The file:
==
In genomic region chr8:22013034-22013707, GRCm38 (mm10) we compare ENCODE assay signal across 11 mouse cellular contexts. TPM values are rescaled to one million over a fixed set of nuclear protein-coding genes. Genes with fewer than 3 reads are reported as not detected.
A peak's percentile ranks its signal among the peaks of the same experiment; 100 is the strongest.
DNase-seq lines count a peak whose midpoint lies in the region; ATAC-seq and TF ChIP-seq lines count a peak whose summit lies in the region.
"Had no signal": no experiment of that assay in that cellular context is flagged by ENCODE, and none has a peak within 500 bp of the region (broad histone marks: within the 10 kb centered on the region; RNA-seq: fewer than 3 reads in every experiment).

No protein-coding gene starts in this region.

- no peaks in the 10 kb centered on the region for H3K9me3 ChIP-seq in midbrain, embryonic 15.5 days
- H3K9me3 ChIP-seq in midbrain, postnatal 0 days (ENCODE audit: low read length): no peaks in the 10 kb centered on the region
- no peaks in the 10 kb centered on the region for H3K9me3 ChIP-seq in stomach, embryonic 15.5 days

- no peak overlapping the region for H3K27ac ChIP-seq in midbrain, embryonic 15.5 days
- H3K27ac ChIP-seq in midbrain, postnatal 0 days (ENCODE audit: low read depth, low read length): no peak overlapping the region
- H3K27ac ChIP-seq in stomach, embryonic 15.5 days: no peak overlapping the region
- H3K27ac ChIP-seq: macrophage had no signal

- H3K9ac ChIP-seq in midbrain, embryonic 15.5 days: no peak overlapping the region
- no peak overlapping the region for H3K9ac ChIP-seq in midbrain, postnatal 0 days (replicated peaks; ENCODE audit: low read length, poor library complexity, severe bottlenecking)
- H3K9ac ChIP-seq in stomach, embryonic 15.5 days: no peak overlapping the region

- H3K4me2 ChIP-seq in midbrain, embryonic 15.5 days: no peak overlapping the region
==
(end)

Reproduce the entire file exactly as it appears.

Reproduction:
In genomic region chr8:22013034-22013707, GRCm38 (mm10) we compare ENCODE assay signal across 11 mouse cellular contexts. TPM values are rescaled to one million over a fixed set of nuclear protein-coding genes. Genes with fewer than 3 reads are reported as not detected.
A peak's percentile ranks its signal among the peaks of the same experiment; 100 is the strongest.
DNase-seq lines count a peak whose midpoint lies in the region; ATAC-seq and TF ChIP-seq lines count a peak whose summit lies in the region.
"Had no signal": no experiment of that assay in that cellular context is flagged by ENCODE, and none has a peak within 500 bp of the region (broad histone marks: within the 10 kb centered on the region; RNA-seq: fewer than 3 reads in every experiment).

No protein-coding gene starts in this region.

- no peaks in the 10 kb centered on the region for H3K9me3 ChIP-seq in midbrain, embryonic 15.5 days
- H3K9me3 ChIP-seq in midbrain, postnatal 0 days (ENCODE audit: low read length): no peaks in the 10 kb centered on the region
- no peaks in the 10 kb centered on the region for H3K9me3 ChIP-seq in stomach, embryonic 15.5 days

- no peak overlapping the region for H3K27ac ChIP-seq in midbrain, embryonic 15.5 days
- H3K27ac ChIP-seq in midbrain, postnatal 0 days (ENCODE audit: low read depth, low read length): no peak overlapping the region
- H3K27ac ChIP-seq in stomach, embryonic 15.5 days: no peak overlapping the region
- H3K27ac ChIP-seq: macrophage had no signal

- H3K9ac ChIP-seq in midbrain, embryonic 15.5 days: no peak overlapping the region
- no peak overlapping the region for H3K9ac ChIP-seq in midbrain, postnatal 0 days (replicated peaks; ENCODE audit: low read length, poor library complexity, severe bottlenecking)
- H3K9ac ChIP-seq in stomach, embryonic 15.5 days: no peak overlapping the region

- H3K4me2 ChIP-seq in midbrain, embryonic 15.5 days: no peak overlapping the region